- The Washington Times - Monday, May 17, 2004

In the next 12 months, Uncle Sam will make thousands of fiftysomething federal workers an offer they can’t refuse, but many probably should.

The offer: Take early retirement — as early as age 43 in some rare instances — and a buyout payment of up to $25,000. It will be tempting for people who hate their jobs, bosses or commutes or who feel — probably for good reason — unwanted.

When the buyout/early retirement offers come, they often will be a surprise and be limited to specific parts of an agency, geographic locale or occupation and grade. Workers will have a short time to decide to accept and then to clean out their desks.

Rumors of an imminent buyout, often fanned and spread by wishful-thinking feds and bogus Internet reports, have circulated in just about every federal agency since 1993. During the 1990s, nearly 200,000 feds got buyout payments, and another 33,000 were fired as agencies, led by the Department of Defense, downsized or “reinvented” themselves.

The workers often had months to plan for buyout offers. Gone are those days.

Now that agencies no longer have to go through the long, loud congressional process to get buyout/early-out authority, the offers can come out of the blue, and they often are short-lived.

The National Institutes of Standards, for example, made the offer one week and gave employees another week to decide. Some employees have received notice that they will be part of a reduction in force (fired) if enough seniority-protected people decline the buyouts.

Feds need to know several things about themselves and their benefits to make intelligent take-or-decline decisions:

First is health insurance. For feds and spouses, health insurance is for life. They can take it into retirement and have the same benefits, options and premiums as young, healthy workers. But to be eligible, they must have been covered by any one of the federal health plans for the five years prior to retirement. If they have been piggybacking on a spouse’s private insurance, which won’t carry over into retirement, then they aren’t eligible to get federal coverage in retirement.

Feds looking at buyouts and/or early retirement need to check out the job market in their field, assuming they will seek other work, and have money saved up because both their annuity and their buyout payment could be delayed for weeks or months.

Finally, feds need to understand that the maximum buyout payment of $25,000 shrinks to around $18,000 after taxes and deductions. But if they decide to return to work for Uncle Sam, as many do, they may be required to repay the full $25,000 amount before they can begin work.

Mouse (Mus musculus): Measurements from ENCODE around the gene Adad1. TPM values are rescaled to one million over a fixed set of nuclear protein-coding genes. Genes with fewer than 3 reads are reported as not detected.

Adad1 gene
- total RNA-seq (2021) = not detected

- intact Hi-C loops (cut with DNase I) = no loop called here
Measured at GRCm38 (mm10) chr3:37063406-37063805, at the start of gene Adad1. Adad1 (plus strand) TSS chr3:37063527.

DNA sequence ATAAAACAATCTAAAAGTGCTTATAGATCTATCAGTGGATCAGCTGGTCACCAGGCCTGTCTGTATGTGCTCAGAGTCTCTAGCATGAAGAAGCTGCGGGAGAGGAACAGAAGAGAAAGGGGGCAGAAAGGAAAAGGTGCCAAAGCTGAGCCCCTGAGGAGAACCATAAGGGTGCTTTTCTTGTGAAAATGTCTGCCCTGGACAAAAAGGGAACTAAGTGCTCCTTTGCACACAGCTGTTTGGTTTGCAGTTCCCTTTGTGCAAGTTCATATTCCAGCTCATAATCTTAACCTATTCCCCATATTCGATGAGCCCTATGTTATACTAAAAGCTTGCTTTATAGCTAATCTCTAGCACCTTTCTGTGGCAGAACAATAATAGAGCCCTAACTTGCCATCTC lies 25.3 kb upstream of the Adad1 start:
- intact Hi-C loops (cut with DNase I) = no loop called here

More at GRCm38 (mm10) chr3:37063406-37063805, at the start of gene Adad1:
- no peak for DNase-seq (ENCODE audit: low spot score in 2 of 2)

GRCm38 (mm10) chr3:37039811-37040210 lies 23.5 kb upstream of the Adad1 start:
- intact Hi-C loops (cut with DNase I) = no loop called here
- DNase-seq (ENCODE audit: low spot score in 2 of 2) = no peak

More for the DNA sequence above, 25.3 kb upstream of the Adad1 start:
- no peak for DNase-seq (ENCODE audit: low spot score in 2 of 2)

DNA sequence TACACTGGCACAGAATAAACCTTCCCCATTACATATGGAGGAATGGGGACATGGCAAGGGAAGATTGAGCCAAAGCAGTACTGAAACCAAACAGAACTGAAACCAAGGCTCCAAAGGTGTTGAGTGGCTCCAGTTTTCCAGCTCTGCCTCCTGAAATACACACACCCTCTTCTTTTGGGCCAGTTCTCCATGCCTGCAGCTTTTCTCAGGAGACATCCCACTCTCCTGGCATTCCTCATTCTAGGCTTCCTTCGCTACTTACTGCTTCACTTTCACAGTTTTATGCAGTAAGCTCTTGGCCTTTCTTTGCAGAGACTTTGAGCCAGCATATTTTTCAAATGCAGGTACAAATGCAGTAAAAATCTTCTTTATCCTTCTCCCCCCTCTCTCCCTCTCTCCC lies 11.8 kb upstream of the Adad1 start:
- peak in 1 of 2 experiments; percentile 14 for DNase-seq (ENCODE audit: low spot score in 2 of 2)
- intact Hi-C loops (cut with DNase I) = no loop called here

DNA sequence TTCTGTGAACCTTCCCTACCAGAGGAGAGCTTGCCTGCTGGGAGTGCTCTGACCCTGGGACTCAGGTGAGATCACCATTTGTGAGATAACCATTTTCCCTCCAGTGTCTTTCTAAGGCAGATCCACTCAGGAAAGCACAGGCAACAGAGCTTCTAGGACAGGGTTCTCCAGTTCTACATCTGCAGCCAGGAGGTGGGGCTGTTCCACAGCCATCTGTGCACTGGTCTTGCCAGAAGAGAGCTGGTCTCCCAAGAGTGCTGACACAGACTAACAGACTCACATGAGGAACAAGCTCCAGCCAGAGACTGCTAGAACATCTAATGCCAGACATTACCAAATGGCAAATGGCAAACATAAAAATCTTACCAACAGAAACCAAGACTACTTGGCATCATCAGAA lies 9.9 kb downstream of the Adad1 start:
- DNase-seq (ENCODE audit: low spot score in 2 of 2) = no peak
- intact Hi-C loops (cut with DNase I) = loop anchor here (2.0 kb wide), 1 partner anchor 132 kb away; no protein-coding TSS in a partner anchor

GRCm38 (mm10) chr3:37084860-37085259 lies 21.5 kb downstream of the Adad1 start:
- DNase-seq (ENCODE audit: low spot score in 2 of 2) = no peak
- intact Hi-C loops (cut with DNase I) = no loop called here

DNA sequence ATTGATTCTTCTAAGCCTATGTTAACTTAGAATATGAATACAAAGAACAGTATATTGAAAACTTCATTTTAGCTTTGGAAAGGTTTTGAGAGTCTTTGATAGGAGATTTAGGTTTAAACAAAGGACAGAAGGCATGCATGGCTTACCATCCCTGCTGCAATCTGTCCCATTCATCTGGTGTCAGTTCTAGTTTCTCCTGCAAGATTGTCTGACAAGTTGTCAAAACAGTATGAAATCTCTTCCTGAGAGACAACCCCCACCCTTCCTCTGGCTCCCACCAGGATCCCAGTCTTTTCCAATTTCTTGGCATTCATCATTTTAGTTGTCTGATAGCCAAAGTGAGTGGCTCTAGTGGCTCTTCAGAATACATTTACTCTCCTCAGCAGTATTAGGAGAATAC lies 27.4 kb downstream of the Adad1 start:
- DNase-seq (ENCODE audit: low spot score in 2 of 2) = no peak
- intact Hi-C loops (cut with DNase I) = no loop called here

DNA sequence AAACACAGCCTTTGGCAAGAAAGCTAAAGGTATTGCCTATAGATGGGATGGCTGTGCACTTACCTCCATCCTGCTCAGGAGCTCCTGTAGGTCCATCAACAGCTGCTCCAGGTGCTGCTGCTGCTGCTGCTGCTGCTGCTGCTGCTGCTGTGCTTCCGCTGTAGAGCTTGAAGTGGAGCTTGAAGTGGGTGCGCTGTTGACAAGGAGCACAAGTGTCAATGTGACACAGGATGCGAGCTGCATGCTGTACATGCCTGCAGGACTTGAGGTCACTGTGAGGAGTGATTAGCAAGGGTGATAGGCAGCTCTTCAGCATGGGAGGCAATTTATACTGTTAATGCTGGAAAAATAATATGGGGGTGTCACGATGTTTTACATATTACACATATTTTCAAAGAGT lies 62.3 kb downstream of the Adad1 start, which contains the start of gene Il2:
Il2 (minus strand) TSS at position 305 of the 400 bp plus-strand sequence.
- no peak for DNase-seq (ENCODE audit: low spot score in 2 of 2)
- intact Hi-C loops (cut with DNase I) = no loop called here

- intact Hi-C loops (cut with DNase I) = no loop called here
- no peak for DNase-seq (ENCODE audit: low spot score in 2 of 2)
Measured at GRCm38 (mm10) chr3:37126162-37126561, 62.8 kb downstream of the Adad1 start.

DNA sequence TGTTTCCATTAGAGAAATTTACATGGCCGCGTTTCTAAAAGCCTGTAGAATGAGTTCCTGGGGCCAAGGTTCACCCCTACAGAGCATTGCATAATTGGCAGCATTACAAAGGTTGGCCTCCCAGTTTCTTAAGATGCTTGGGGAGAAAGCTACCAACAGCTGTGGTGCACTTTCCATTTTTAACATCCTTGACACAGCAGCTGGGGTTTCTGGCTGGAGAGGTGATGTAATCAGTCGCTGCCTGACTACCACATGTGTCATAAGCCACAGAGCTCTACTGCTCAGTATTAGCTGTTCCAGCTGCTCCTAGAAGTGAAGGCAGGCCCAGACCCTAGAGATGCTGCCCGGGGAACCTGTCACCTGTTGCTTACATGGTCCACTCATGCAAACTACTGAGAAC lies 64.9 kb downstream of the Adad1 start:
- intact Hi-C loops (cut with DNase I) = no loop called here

Bottom line: If you are old enough or have enough service time — age 50 with 20 years, or any age with 25 years of service — you are eligible for an early-out, if one comes along.

Crunching some numbers and talking with retired friends and the spouse who will have more of your company and less of your money might be a good idea. You may not be thinking about buyouts and early-outs, but chances are your agency is.

TSP loans

Thousands of federal, postal and military investors have taken loans from their Thrift Savings Plan, a perk that many private-sector 401(k) plans don’t offer.

But starting in July, the TSP will deduct a $50 handling fee from the amount of each new loan, and it no longer will permit employees to have two general-purpose loans outstanding at the same time. Some investors routinely take out another loan as soon as they have paid off one, and always have two outstanding.

The TSP is advising participants that it is a long-range investment plan, “not a checking or savings account.” Although this will irk many feds, and be a hardship to some, the TSP is simply acting more like a private-sector 401(k) plan.

Retiree COLA

Just more than halfway in the cost-of-living countdown, federal and military retirees and Social Security recipients are due a minimum 1.8 percent inflation adjustment in January. The COLA will be even higher if living costs rise between now and the end of September.

Mike Causey, senior editor at FederalNewsRadio.com, can be reached at 202/895-5132 or [email protected]

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